this.Paragraphs[1].Range.Select();

Selection Object

The Selection object represents the area that is currently selected. When you perform an operation in the Word user interface, such as bolding text, you select, or highlight, the text and then apply the formatting. The Selection object is always present in a document. If nothing is selected, then it represents the insertion point. In addition, it can also be multiple blocks of text that are not contiguous.

Range Object

The Range object represents a contiguous area in a document, and is defined by a starting character position and an ending character position. You are not limited to a single Range object. You can define multiple Range objects in the same document. A Range object has the following characteristics:

  • It can consist of the insertion point alone, a range of text, or the entire document.

  • It includes non-printing characters such as spaces, tab characters, and paragraph marks.

  • It can be the area represented by the current selection, or it can represent a different area than the current selection.

  • It is not visible in a document, unlike a selection which is always visible.

  • It is not saved with a document and exists only while the code is running.

When you insert text at the end of a range, Word automatically expands the range to include the inserted text.

Bookmark Object

A Microsoft.Office.Interop.Word.Bookmark in a document is similar to a text box control on a Windows Form in that it is the easiest way to control text within a document. The Microsoft.Office.Interop.Word.Bookmark object represents a contiguous area in a document, with both a starting position and an ending position. You can use bookmarks to mark a location in a document, or as a container for text in a document. A Microsoft.Office.Interop.Word.Bookmark object can consist of the insertion point, or be as large as the entire document. A Microsoft.Office.Interop.Word.Bookmark has the following characteristics that set it apart from the Range object:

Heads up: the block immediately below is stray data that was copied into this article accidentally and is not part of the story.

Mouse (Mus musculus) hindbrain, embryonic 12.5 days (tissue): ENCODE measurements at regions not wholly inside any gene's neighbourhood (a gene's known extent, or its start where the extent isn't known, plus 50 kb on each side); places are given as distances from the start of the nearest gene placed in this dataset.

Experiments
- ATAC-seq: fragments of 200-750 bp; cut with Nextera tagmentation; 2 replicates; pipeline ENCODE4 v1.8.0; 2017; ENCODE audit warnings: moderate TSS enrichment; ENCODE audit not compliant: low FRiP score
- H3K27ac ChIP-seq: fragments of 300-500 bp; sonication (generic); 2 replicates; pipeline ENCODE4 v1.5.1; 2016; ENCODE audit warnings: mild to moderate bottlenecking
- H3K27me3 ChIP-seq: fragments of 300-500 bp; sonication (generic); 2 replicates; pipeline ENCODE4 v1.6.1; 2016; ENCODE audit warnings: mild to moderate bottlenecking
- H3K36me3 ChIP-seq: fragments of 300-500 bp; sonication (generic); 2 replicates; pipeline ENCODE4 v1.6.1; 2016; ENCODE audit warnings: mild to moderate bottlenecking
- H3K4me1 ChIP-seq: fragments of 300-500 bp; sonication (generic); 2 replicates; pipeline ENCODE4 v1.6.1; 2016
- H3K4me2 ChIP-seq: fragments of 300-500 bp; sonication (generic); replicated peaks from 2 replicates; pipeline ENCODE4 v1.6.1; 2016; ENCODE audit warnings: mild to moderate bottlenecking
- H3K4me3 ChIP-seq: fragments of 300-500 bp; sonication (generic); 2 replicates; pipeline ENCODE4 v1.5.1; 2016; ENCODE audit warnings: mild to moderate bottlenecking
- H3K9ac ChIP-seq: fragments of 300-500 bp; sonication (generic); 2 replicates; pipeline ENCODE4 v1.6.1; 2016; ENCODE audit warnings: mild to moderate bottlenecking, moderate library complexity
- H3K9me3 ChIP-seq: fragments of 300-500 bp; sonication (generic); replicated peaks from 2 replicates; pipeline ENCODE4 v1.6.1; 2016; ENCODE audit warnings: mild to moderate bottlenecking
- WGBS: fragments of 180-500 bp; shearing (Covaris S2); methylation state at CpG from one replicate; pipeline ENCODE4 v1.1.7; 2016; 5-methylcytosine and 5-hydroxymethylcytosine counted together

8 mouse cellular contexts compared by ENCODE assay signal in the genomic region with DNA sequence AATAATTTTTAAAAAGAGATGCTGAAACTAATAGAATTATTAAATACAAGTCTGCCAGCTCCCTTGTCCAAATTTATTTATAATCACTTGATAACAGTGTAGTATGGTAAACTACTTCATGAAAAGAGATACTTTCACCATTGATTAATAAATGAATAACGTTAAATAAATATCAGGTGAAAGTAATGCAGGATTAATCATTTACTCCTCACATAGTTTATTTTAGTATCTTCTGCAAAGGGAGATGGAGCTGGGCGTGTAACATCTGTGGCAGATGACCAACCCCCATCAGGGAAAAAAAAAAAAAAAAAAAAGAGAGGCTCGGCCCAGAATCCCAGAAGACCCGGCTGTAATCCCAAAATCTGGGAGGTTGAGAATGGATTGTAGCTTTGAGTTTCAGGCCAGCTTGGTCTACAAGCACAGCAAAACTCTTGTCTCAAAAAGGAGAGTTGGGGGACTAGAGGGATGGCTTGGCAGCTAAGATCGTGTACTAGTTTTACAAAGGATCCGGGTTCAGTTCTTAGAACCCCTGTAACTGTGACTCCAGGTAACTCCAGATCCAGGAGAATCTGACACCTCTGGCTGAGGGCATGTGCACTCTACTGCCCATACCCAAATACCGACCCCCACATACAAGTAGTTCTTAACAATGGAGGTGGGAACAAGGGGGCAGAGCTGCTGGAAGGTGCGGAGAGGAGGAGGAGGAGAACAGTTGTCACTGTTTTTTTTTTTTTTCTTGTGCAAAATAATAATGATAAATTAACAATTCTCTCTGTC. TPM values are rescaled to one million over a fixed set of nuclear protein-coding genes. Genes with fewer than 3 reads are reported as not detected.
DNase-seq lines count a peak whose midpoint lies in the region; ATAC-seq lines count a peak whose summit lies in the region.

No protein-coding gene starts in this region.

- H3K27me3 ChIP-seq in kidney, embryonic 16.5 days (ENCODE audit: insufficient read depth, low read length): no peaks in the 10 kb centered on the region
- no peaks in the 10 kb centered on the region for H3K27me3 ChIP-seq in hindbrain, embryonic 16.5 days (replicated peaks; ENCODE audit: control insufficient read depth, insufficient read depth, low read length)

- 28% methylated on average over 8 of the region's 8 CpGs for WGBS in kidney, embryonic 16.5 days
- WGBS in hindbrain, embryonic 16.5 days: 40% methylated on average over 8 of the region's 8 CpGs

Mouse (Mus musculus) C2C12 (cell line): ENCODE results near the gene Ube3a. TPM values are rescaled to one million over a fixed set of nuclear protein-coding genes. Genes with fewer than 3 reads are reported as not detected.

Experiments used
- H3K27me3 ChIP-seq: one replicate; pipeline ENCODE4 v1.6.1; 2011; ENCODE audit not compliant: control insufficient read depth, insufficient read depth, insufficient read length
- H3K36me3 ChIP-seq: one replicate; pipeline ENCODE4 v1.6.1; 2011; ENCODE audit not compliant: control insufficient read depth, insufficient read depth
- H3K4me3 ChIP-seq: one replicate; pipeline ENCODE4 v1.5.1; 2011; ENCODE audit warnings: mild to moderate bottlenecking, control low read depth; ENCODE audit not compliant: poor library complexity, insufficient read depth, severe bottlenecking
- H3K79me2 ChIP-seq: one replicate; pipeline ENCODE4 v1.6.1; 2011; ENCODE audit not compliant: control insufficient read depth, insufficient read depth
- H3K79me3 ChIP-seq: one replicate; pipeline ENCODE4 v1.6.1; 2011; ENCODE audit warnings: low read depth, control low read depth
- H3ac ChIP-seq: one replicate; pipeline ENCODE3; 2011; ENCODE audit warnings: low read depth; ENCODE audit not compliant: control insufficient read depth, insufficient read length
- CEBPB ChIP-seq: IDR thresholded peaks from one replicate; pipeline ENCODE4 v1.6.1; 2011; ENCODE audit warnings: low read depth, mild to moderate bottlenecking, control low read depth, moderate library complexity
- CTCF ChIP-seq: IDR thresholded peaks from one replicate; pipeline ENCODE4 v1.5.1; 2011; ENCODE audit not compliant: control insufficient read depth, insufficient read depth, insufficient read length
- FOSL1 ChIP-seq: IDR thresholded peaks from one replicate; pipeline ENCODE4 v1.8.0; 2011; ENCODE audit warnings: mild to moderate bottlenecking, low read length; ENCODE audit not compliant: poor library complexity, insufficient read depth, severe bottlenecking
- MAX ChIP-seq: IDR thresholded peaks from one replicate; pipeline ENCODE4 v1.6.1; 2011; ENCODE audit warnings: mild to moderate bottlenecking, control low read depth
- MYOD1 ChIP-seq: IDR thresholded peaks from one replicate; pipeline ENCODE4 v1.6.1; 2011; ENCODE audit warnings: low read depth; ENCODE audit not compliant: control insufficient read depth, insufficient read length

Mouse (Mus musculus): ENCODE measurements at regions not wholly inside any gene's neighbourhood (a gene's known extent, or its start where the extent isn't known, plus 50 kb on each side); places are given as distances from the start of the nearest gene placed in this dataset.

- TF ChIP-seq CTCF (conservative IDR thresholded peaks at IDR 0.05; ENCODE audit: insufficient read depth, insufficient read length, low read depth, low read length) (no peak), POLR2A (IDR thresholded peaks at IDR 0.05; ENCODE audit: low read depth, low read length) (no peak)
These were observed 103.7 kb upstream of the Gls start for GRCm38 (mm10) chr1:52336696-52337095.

• You can name the bookmark at design-time.

  • Microsoft.Office.Interop.Word.Bookmark objects are saved with the document, and thus do not get deleted when the code stops running or your document is closed.

  • Bookmarks can be hidden or made visible by setting the ShowBookmarks property of the View object to True or False.

Visual Studio Tools for Office extends the Bookmark object into a host control. The Microsoft.Office.Tools.Word.Bookmark control behaves like a native Microsoft.Office.Interop.Word.Bookmark, but has additional events and data-binding capabilities. You can now bind data to a bookmark control on a document in the same way that you bind data to a text box control on a Windows Form. For more information, see Host Items and Host Controls Overview.

NoteNote

T:Microsoft.Office.Tools.Word.Bookmark controls that are added to a document programmatically at run time do not get persisted with the document. Only the underlying Microsoft.Office.Interop.Word.Bookmark object is saved. For more information, see Adding Controls to Office Documents at Run Time.

Extended Objects in Document-Level Projects

It is important to understand the differences between the native objects provided by the Word object model and the extended objects (host items and host controls) provided by VSTO 2005, because both types of objects are available to document-level projects. For more information, see Host Items and Host Controls Overview.

  • Design time. When you add any of the extended Word objects at design time, they are automatically created as host items and host controls. For example, if you add a bookmark to a document in the Designer, code is automatically generated to extend the bookmark into a Microsoft.Office.Tools.Word.Bookmark control.

  • Run time. Host items are not automatically created at run time. If you add documents at run time using the Add method, they are Microsoft.Office.Interop.Word.Document objects and do not have the additional capabilities that Microsoft.Office.Tools.Word.Document host items provide. You can programmatically add Microsoft.Office.Tools.Word.Bookmark controls to your document using the helper methods provided by VSTO 2005. For more information, see Host Items and Host Controls Overview.

  • Data binding and events. Host items and host controls have data-binding capabilities and events, which are not available to the native objects.

  • Types. The native Word objects use the types defined in the Microsoft.Office.Interop.Word namespace, whereas host items and host controls use the aggregated types defined in the Microsoft.Office.Tools.Word namespace.